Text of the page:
From the hidden world of Montsant the grape seems to change, and unshackle itself from its lightweight overcoat. Perhaps it’s the whiff of regional independence in the air, but these Catalan Garnachas, take on a power and sensuality not so often associated with it. Plummy and smooth, with some ripe red fruits over the top, these wines are some of the harder ones here to find but we urge you to try your best.
You can keep your overpriced Burgundy Reds and elbow-budge the, in fairness really damn tasty, Pinot Noirs out of the way as Spain’s hotter and more passionate cousin is in town. If Pinot is Audrey Hepburn, then Mencía is Penélope Cruz. The ‘Spanish Enchantress’; able to straddle both elegance and fiery sexiness depending on the moment.
We find these grapes in a couple of regions in Spain (Ribeira Sacra is also a knockout) and Portugal, but those from the flowery Garden of Eden area of the Bierzo in northwest Castilla y León, are easier to find. This a region of bracing mountains and semi-mythical towns whose combination of altitude, plains, and temperature variations helps make truly delightful and dangerously drinkable wines.
The aromas and the palate are awash with flowery strawberries, sour cherry, pomegranates and some sweet spices all undercut with a mineral flintiness. Very good to just drink by itself – although we don’t really know which wine isn’t – it also goes great with hearty meats and strong cheeses.
Costers del Segre (Macabeo, parellada, xarel-lo)
Now this region is a little more of a challenge to find, even for those living in Spain, but it is so worth it. The Costers del Segre DO is a weird fragmented scattering of subzones and villages – each with their own characteristics – that spread out from the banks of the Segre river near the old city of Lleida in inland Catalonia.
For us the beauty of this region is its use of local grapes – read ‘unusual grapes with funny names’ – to make some astonishing white wines. Spain’s most famous bubbly wine is Cava; a wine made in the same traditional method as Champagne but sold for a fraction of the price. The traditional blend of grapes for this sparkling booze is Macabeo, Parellada and Xarel-lo.
What you can find hiding away in those distant river valley plains a couple of hours from Barcelona, are still white wines made from the same combination.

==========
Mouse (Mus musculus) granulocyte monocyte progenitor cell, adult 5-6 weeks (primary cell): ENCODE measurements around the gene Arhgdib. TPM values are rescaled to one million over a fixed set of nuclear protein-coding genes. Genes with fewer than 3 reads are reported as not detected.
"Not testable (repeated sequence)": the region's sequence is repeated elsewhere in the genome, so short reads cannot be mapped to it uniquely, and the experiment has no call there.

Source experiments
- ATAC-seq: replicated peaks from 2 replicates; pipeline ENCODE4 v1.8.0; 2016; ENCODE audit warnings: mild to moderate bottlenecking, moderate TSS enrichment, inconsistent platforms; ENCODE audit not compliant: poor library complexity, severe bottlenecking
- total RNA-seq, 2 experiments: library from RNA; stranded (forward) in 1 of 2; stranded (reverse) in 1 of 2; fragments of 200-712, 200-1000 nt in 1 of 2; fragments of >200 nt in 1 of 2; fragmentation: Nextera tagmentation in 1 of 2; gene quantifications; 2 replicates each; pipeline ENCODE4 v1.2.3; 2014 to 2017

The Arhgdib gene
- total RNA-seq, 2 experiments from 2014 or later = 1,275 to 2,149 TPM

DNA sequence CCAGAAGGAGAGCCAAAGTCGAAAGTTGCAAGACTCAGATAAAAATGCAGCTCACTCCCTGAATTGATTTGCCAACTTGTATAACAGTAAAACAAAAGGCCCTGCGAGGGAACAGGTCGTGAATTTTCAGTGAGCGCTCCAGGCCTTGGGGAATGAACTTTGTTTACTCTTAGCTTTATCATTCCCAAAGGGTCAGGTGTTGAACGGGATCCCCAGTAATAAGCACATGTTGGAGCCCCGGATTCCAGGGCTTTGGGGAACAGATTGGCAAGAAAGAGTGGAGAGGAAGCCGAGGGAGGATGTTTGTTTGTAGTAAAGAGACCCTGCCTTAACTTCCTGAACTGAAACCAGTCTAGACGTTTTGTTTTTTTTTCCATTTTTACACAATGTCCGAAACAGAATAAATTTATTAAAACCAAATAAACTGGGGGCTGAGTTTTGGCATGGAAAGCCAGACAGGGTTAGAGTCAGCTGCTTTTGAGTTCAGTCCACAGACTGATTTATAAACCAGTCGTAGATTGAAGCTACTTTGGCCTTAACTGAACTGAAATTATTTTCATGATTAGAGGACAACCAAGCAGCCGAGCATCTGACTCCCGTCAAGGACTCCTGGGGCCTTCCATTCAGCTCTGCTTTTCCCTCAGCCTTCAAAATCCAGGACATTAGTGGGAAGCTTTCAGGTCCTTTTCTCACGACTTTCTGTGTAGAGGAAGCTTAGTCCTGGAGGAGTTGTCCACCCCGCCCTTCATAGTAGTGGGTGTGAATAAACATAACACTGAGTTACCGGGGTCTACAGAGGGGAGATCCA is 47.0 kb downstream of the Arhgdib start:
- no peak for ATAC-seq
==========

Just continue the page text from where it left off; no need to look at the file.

Limes and tropical fruits like passionfruit and grapefruits often slide creamily over the palate. They have a lovely mellow acidity to them and are the perfect accompaniment to plates of oven-baked fish, gooey tortillas or grilled vegetables.
Tierra de Castilla (Prieto Picudo)
This will test even the best booze-hounds among you. Tierra de Castilla is not a DO, it’s a VdlT (Vino de la Tierra); similar to Vin de Pays in France. This means that the wineries here work and make wines outside the strict and controlled limitations set by the DO: or it could mean they’re crap and not good enough to enter the DO.
The optimist in me likes this. I imagine renegade winemakers sticking it to the man and just making the wine they want to make, and selling it when they think it’s ready. VdlT wines can sometimes be more fun, tastier and kookier than their DO cousins. But then…sometimes…they can taste like garbage. It’s a very alcoholic and affordable game of boozy Russian roulette.
My favourite, if you can find it, is the Prieto Picudo grape (officially not allowed to be sold as a varietal wine in a DO). This grape packs a lovely punch of hot black cherries, smoky dark chocolate and peppery dustbowl blackberries that all clip together with a tangy acidity. Bloody tasty and usually great value, this is rebel wine.
The unsung hero of Spanish whites. Verdejo is the most drunk grape variety – especially from the region of Rueda; Albariño is undoubtedly the preening Lord of the land for those in the know; and Rioja, the old quartermaster of Spanish wine, produces premium Viura whites that topple both price lists and ‘best wine ever’ charts. But it’s the Godello at home in Valdeorras, that really brings a well-priced smile to our lips.
Valdeorras is apt as a name for this region: the Valley of Gold. It was here that two millennia ago the Romans carved out an otherworldly landscape of quarries and mines to hunt for shimmering nuggets. Now, in lieu of precious metals, the only gold coming out of this fertile and bumpy landscape is in liquid form.
It seems that Chardonnay met Albariño in a bar sometime in the 70s, got overly-affectionate, and nine months later produced Godello. A wonderfully aromatic grape that glitters with lemons, green apples and some exuberant pineapples in both the nose and in the mouth. The wines have texture and body and are somewhat mouth-watering. You need this wine in your life and you need it now.